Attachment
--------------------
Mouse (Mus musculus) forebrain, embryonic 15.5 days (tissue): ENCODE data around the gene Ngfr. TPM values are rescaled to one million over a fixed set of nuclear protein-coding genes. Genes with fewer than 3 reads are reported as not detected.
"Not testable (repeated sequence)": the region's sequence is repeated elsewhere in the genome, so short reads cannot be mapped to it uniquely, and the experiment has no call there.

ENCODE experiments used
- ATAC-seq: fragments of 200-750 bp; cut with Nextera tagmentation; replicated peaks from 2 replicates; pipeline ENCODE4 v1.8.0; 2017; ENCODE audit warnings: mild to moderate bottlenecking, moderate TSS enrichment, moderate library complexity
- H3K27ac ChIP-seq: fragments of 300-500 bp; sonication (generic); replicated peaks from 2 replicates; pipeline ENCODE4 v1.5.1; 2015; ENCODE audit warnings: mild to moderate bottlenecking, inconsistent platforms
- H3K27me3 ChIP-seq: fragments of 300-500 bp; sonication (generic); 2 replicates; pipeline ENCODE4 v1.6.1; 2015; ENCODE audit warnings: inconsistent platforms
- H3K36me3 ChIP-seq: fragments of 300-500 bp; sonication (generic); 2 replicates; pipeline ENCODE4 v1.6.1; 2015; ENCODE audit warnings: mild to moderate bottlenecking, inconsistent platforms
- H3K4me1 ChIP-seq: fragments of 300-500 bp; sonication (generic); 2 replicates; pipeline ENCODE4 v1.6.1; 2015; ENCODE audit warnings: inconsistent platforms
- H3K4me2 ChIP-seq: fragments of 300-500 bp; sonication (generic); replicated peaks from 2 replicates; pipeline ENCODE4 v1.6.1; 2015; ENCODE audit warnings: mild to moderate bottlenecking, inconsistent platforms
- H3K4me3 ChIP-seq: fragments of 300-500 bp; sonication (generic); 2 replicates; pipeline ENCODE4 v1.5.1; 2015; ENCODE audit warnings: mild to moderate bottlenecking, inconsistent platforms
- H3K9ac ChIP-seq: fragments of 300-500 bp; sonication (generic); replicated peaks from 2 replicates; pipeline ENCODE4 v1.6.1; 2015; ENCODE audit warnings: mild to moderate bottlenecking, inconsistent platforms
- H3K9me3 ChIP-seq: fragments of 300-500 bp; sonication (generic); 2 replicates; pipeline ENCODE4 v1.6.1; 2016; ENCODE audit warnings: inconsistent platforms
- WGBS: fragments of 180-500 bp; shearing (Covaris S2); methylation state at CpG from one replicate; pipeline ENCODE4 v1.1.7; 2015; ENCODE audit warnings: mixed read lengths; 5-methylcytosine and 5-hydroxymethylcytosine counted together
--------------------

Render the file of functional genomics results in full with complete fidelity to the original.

Mouse (Mus musculus) forebrain, embryonic 15.5 days (tissue): ENCODE data around the gene Ngfr. TPM values are rescaled to one million over a fixed set of nuclear protein-coding genes. Genes with fewer than 3 reads are reported as not detected.
"Not testable (repeated sequence)": the region's sequence is repeated elsewhere in the genome, so short reads cannot be mapped to it uniquely, and the experiment has no call there.

ENCODE experiments used
- ATAC-seq: fragments of 200-750 bp; cut with Nextera tagmentation; replicated peaks from 2 replicates; pipeline ENCODE4 v1.8.0; 2017; ENCODE audit warnings: mild to moderate bottlenecking, moderate TSS enrichment, moderate library complexity
- H3K27ac ChIP-seq: fragments of 300-500 bp; sonication (generic); replicated peaks from 2 replicates; pipeline ENCODE4 v1.5.1; 2015; ENCODE audit warnings: mild to moderate bottlenecking, inconsistent platforms
- H3K27me3 ChIP-seq: fragments of 300-500 bp; sonication (generic); 2 replicates; pipeline ENCODE4 v1.6.1; 2015; ENCODE audit warnings: inconsistent platforms
- H3K36me3 ChIP-seq: fragments of 300-500 bp; sonication (generic); 2 replicates; pipeline ENCODE4 v1.6.1; 2015; ENCODE audit warnings: mild to moderate bottlenecking, inconsistent platforms
- H3K4me1 ChIP-seq: fragments of 300-500 bp; sonication (generic); 2 replicates; pipeline ENCODE4 v1.6.1; 2015; ENCODE audit warnings: inconsistent platforms
- H3K4me2 ChIP-seq: fragments of 300-500 bp; sonication (generic); replicated peaks from 2 replicates; pipeline ENCODE4 v1.6.1; 2015; ENCODE audit warnings: mild to moderate bottlenecking, inconsistent platforms
- H3K4me3 ChIP-seq: fragments of 300-500 bp; sonication (generic); 2 replicates; pipeline ENCODE4 v1.5.1; 2015; ENCODE audit warnings: mild to moderate bottlenecking, inconsistent platforms
- H3K9ac ChIP-seq: fragments of 300-500 bp; sonication (generic); replicated peaks from 2 replicates; pipeline ENCODE4 v1.6.1; 2015; ENCODE audit warnings: mild to moderate bottlenecking, inconsistent platforms
- H3K9me3 ChIP-seq: fragments of 300-500 bp; sonication (generic); 2 replicates; pipeline ENCODE4 v1.6.1; 2016; ENCODE audit warnings: inconsistent platforms
- WGBS: fragments of 180-500 bp; shearing (Covaris S2); methylation state at CpG from one replicate; pipeline ENCODE4 v1.1.7; 2015; ENCODE audit warnings: mixed read lengths; 5-methylcytosine and 5-hydroxymethylcytosine counted together